Schilling leaves Mariners all wet

Schilling leaves Mariners all wet

BOSTON -- The elements tried to inflict on his surge out of the gate. But not even steady rain, which was prevalent through the mid and late stages of Friday's contest against the Mariners at Fenway Park, could dampen a revitalized Curt Schilling.

The Red Sox ace made the Mariners his latest victims, mowing them down in a 2-1 victory that gave Schilling his third win in as many starts.

As stoppers have a habit of doing, Schilling (3-0, 1.64 ERA) snapped his team's losing streak at two games.

"He was pretty good under some tough conditions," said Red Sox manager Terry Francona, who notched his 200th win as Boston's skipper in the process. "He was great. He had to be. There wasn't a whole lot of margin for error."

What little margin there was came from a two-run rally against ageless Mariners lefty Jamie Moyer in the bottom of the fourth. The only runs the Red Sox scored all night came off the bat of No. 9 hitter Alex Gonzalez, who belted a double off the scoreboard in left-center to score Mike Lowell and Dustan Mohr.

Consider that Gonzalez had struggled mightily at the plate entering this one, and wound up going 3-for-4.

"Three hits today, two RBIs. It feels good," Gonzalez said. "I've been working on my swing for the last couple of days, trying to get it back. My swing had been too long. I feel like I got it back tonight and I want to keep it up tomorrow and do the same thing."

But thus far, the biggest change for these Red Sox has been the dramatic turnaround put forth by Schilling. For it is hard not to make note of the consistency Schilling has displayed early this season. He's allowed two runs or less each time out. This time, he went eight innings and allowed three hits while striking out seven and not walking a batter.

Schilling is feeling it right now.

"I feel good, I feel healthy," said Schilling. "I feel like I am better than I have ever been from a performance standpoint."

Jonathan Papelbon, who is swiftly becoming Mr. Automatic for the Red Sox, closed it out in the ninth for his fifth save. Papelbon did give up a single, but he was otherwise unscathed and has yet to be scored on this season.

"He's been doing that every inning he's thrown this year," Schilling said. "He's maturing physically and mentally -- every pitch, every at-bat. He's thinking and he's not thinking too much. He's thinking just enough and he's making adjustments. He's making them on the fly. When you can do them with that stuff, he's going to get better fast and he's done that."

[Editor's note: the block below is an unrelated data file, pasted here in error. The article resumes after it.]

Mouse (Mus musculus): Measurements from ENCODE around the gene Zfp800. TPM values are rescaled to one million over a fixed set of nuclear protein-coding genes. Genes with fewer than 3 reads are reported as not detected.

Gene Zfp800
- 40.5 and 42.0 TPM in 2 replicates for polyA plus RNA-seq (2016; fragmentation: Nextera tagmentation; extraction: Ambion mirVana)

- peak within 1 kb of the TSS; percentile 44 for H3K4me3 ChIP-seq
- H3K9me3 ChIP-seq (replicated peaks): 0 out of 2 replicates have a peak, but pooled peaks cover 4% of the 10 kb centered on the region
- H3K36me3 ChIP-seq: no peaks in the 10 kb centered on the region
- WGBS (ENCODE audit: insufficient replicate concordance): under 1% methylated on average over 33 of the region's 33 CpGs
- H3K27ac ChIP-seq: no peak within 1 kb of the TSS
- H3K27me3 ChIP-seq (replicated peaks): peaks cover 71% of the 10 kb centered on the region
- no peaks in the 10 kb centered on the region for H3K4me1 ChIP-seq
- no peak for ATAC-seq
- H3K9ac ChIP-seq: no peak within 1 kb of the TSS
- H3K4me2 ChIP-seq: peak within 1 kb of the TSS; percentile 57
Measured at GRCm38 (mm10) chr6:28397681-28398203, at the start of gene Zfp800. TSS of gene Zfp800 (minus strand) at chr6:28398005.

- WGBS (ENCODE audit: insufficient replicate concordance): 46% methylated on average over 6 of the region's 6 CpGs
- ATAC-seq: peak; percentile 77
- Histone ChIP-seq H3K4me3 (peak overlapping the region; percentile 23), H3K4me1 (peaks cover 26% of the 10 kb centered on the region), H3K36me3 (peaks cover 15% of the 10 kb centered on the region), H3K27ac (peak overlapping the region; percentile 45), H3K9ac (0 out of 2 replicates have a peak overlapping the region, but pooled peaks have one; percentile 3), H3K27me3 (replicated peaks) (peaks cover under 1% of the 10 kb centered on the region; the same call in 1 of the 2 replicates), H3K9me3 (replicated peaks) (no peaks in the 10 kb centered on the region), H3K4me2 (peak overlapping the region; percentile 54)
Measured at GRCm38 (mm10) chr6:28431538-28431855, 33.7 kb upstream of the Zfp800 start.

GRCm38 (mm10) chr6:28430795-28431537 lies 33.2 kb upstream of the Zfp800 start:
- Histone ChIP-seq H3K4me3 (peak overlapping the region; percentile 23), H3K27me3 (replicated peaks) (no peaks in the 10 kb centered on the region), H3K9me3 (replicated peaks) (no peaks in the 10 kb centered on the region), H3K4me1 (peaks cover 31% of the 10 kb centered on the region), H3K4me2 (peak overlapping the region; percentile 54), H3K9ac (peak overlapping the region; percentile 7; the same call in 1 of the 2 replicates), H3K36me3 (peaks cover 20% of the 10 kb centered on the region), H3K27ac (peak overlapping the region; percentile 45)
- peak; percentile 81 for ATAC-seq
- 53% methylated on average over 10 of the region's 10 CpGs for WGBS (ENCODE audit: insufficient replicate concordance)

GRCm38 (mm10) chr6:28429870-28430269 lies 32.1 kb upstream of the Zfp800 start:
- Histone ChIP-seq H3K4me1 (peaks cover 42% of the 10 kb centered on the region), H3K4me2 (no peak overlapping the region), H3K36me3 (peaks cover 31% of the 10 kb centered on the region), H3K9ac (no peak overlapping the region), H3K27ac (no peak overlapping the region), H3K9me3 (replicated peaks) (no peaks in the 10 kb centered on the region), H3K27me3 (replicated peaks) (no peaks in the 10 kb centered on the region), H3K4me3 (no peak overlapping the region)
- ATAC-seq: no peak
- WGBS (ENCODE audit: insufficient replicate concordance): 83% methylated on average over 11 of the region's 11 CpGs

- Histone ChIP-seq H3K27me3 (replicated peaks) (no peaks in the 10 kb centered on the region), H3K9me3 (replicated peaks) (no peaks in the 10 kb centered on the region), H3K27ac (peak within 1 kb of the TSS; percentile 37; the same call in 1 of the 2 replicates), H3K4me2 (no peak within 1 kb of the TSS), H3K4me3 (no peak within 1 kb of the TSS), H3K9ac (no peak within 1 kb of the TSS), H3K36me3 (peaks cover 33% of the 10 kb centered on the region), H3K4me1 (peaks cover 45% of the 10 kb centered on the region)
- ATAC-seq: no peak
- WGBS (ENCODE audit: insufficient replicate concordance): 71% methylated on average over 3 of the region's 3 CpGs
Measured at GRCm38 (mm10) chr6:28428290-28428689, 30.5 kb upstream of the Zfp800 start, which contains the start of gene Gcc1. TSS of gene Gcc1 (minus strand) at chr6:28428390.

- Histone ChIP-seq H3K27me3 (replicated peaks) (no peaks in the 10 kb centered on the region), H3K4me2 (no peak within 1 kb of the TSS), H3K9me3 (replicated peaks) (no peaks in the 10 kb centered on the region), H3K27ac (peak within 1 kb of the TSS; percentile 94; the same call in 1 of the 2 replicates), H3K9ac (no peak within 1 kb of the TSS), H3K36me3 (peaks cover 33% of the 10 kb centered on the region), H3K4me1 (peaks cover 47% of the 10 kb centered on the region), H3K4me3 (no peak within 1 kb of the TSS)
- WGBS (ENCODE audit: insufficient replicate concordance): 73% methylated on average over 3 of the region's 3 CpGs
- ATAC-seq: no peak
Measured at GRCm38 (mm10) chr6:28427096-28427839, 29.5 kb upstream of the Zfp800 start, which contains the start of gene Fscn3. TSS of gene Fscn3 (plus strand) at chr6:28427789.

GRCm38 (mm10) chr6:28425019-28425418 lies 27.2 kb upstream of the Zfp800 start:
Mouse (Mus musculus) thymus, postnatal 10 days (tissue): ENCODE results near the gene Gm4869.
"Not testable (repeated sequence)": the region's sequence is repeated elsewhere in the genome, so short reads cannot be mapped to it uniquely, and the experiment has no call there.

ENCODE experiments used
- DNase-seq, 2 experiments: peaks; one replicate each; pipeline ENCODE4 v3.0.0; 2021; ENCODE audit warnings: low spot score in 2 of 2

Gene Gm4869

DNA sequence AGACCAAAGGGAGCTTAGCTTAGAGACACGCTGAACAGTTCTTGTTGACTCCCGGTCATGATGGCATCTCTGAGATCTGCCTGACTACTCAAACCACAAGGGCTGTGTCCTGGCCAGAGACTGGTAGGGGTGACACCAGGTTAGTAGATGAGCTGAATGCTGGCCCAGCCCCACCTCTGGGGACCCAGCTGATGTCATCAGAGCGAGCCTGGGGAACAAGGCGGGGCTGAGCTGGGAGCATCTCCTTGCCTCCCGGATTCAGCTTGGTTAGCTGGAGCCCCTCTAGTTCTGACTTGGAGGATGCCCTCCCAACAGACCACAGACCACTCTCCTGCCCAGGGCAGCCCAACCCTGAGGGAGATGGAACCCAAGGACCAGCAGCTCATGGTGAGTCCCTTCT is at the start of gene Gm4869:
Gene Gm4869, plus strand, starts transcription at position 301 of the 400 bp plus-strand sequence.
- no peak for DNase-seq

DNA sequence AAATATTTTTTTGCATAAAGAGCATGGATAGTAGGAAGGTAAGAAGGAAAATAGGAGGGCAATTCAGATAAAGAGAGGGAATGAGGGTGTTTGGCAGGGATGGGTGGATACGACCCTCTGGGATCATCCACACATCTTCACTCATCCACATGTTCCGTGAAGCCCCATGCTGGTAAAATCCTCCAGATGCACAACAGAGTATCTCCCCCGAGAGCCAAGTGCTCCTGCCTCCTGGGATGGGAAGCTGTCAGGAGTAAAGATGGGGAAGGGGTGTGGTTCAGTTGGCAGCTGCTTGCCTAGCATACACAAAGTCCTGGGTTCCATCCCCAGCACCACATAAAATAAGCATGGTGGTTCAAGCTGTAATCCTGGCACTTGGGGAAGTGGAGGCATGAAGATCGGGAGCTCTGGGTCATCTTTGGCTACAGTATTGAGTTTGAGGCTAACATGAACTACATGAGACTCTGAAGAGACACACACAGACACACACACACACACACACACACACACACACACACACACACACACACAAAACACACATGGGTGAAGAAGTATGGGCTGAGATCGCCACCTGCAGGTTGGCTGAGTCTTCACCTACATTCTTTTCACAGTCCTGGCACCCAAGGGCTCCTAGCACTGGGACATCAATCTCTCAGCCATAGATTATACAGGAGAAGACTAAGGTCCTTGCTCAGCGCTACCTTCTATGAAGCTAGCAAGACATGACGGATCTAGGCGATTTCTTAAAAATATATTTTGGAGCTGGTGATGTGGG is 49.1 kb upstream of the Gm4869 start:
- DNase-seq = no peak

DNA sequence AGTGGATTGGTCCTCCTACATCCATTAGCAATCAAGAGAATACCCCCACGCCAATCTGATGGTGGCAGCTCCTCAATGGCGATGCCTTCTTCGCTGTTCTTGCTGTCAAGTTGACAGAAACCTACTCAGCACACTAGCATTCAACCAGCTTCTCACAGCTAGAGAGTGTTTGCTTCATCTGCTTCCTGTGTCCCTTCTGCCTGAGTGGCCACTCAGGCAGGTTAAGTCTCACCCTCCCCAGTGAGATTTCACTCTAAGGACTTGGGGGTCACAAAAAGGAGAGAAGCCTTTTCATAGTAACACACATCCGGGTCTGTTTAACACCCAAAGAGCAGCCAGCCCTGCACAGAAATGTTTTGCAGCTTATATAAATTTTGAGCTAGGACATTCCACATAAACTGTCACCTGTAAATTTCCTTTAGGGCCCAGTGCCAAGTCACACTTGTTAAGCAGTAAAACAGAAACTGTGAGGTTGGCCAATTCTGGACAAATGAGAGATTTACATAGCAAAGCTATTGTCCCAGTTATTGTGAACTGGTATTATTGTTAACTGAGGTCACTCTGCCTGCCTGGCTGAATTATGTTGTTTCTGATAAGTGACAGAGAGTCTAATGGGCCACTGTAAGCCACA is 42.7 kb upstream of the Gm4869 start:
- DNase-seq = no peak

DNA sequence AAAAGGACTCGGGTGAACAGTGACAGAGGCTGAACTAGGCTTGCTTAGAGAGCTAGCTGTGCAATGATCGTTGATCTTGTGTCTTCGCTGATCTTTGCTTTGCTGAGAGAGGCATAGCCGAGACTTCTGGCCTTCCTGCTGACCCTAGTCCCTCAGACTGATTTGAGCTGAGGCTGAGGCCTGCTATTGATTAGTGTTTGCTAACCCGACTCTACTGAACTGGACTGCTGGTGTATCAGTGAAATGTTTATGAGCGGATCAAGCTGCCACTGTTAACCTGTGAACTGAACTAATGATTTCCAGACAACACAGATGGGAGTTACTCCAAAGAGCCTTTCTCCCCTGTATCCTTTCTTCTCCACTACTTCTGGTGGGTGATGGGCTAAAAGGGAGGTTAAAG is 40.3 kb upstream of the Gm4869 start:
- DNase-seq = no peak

The Red Sox have won seven of their first 10 games, and three of the victories have been by 2-1 score, significant because the 2005 team put up a gruesome record of 3-22 when it scored less than three runs.

"Defensively, we are such a tremendous ballclub," Schilling said. "There is a very different feel about contact from a pitchers standpoint then there has ever been for me. It's the best defense -- our infield defense -- that I have ever pitched in front of -- and that's a big thing."

With Friday's win against the Mariners, Terry Francona now has 200 wins as a Red Sox manager. He is the 17th skipper in club history to reach the milestone. Among managers who have spent more than one season in Boston, Francona ranks fourth in winning percentage, posting the best mark since 1951:
Jake Stahl 144-88 (.621) 1912-13
Joe McCarthy 223-145 (.606) 1948-50
Steve O'Neill 150-99 (.602) 1950-51
Terry Francona 200-134 (.598) 2004-present
Grady Little 188-136 (.580) 2002-03
Schilling also helped himself on defense to start the top of the fourth, instinctively reaching out with his barehand to snag an Ichiro Suzuki grounder.

While that was the play you'll likely see on the nightly highlight reel, the more significant encounter with Ichiro occurred in the top of the sixth when the Mariners had Jeremy Reed on third with just one out.

With the count 2-2 on one of the best bat handlers in the game, Schilling knew it would take a lot to make Ichiro miss. So he reached back and fired a dead-on splitter for a crucial strikeout.

"That was a huge course of events," said Red Sox catcher Jason Varitek.

And not just for what it meant for the game. But the splitter, a long-trusted ally of Schilling's, had been the one thing he was lacking in his first two starts of the season.

"Warming up for the second inning, I threw my split-finger and everything clicked," Schilling said. "The first two starts, I haven't felt like I've been consistently bearing the pitch well and I didn't feel like I've been throwing it at a good angle. And I threw it and it was exactly what I wanted it to be from a feel standpoint. And mentally, I was like, 'There it is.' From that point on, when I needed a strikeout, I felt very comfortable about command, fastball-wise, and about the fact I could bury my split in the ground."

Schilling basically spent his night grounding Seattle's offense.

"He spots his pitches well and he elevates his whole game when he needs to," said Reed. "He's done that his whole career. I think we battled and put together some good at-bats, but he got us in the end."

Not that the Red Sox had a whole lot of answers for Moyer, either.

"He's just a professional," said Varitek. "Location, location, location, cutter, cutter in, sinker in, he stays away from the middle of that plate. He has a decent changeup and he threw his curveball when he wanted to. He can pitch. He can flat-out pitch."

So, too, can Schilling.

"I wasn't sure what I was going to be this year," Schilling said. "I felt like I'd be good. I didn't know stuff-wise where I would be at. Like I said earlier, I feel like I'm better than I've ever been. I have a slider now, I have a changeup now, I'm pitching in drastically more than I've ever pitched in my career and I think the numbers are showing it."

Ian Browne is a reporter for This story was not subject to the approval of Major League Baseball or its clubs.